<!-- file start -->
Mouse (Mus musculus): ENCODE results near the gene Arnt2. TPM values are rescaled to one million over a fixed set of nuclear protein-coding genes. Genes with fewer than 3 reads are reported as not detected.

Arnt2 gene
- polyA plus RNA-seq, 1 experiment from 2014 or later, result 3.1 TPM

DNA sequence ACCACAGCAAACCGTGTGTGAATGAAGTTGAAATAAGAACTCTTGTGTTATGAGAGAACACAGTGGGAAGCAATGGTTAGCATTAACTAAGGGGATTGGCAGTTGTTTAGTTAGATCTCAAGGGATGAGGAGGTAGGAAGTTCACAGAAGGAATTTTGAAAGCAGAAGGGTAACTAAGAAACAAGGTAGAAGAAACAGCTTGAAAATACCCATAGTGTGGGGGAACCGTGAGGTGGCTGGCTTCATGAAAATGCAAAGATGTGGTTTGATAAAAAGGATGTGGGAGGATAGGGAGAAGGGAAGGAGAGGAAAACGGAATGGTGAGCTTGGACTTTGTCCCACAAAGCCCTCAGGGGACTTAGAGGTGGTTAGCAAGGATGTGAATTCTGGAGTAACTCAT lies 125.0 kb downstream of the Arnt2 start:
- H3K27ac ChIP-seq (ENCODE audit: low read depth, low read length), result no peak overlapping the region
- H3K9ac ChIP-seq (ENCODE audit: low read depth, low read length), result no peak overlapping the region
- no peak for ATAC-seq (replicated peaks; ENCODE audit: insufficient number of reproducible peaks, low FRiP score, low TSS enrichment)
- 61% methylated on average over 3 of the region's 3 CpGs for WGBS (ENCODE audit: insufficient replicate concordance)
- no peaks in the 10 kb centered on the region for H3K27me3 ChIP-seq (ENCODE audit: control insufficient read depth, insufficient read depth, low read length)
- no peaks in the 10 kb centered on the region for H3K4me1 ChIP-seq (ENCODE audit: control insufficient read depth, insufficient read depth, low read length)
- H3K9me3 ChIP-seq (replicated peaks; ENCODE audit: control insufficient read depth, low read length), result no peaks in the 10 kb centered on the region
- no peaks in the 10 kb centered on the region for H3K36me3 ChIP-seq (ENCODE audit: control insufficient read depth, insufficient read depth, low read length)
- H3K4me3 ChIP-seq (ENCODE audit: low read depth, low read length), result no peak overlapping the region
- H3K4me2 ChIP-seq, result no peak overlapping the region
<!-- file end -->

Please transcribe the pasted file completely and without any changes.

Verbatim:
Mouse (Mus musculus): ENCODE results near the gene Arnt2. TPM values are rescaled to one million over a fixed set of nuclear protein-coding genes. Genes with fewer than 3 reads are reported as not detected.

Arnt2 gene
- polyA plus RNA-seq, 1 experiment from 2014 or later, result 3.1 TPM

DNA sequence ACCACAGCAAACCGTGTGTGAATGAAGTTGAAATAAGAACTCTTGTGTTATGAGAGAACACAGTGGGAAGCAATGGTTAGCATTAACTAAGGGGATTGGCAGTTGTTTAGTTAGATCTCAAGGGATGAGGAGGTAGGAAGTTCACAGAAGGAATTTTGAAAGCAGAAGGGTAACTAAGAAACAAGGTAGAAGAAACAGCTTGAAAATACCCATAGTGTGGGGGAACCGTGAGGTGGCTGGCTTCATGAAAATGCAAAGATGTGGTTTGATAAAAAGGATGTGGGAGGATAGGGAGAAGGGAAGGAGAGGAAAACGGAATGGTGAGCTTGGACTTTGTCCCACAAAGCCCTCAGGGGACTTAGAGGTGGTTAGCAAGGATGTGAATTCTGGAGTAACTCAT lies 125.0 kb downstream of the Arnt2 start:
- H3K27ac ChIP-seq (ENCODE audit: low read depth, low read length), result no peak overlapping the region
- H3K9ac ChIP-seq (ENCODE audit: low read depth, low read length), result no peak overlapping the region
- no peak for ATAC-seq (replicated peaks; ENCODE audit: insufficient number of reproducible peaks, low FRiP score, low TSS enrichment)
- 61% methylated on average over 3 of the region's 3 CpGs for WGBS (ENCODE audit: insufficient replicate concordance)
- no peaks in the 10 kb centered on the region for H3K27me3 ChIP-seq (ENCODE audit: control insufficient read depth, insufficient read depth, low read length)
- no peaks in the 10 kb centered on the region for H3K4me1 ChIP-seq (ENCODE audit: control insufficient read depth, insufficient read depth, low read length)
- H3K9me3 ChIP-seq (replicated peaks; ENCODE audit: control insufficient read depth, low read length), result no peaks in the 10 kb centered on the region
- no peaks in the 10 kb centered on the region for H3K36me3 ChIP-seq (ENCODE audit: control insufficient read depth, insufficient read depth, low read length)
- H3K4me3 ChIP-seq (ENCODE audit: low read depth, low read length), result no peak overlapping the region
- H3K4me2 ChIP-seq, result no peak overlapping the region